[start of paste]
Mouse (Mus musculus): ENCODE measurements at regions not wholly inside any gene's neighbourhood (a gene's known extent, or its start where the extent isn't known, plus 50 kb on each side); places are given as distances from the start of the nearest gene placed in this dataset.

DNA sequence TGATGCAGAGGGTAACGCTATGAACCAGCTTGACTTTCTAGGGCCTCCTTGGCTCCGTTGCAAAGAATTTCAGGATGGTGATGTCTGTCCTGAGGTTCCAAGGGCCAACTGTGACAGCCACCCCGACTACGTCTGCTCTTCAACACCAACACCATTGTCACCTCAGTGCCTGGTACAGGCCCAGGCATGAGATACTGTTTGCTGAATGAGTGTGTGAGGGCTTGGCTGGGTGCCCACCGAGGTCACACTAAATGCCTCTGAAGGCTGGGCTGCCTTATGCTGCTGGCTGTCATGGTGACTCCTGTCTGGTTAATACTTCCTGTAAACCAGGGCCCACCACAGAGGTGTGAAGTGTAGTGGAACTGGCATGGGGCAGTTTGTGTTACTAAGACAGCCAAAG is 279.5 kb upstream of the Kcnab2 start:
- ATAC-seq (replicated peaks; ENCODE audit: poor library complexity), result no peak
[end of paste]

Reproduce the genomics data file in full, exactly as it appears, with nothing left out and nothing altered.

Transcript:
Mouse (Mus musculus): ENCODE measurements at regions not wholly inside any gene's neighbourhood (a gene's known extent, or its start where the extent isn't known, plus 50 kb on each side); places are given as distances from the start of the nearest gene placed in this dataset.

DNA sequence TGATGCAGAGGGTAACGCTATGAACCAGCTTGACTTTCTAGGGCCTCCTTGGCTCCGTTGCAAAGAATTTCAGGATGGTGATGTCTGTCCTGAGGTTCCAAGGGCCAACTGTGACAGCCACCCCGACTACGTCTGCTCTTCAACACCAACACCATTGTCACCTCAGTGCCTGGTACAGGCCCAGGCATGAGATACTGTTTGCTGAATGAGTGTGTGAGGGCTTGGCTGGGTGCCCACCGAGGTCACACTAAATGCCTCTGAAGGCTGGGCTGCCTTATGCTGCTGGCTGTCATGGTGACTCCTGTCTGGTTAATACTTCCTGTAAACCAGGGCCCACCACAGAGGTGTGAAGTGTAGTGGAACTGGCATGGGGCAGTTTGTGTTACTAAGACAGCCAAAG is 279.5 kb upstream of the Kcnab2 start:
- ATAC-seq (replicated peaks; ENCODE audit: poor library complexity), result no peak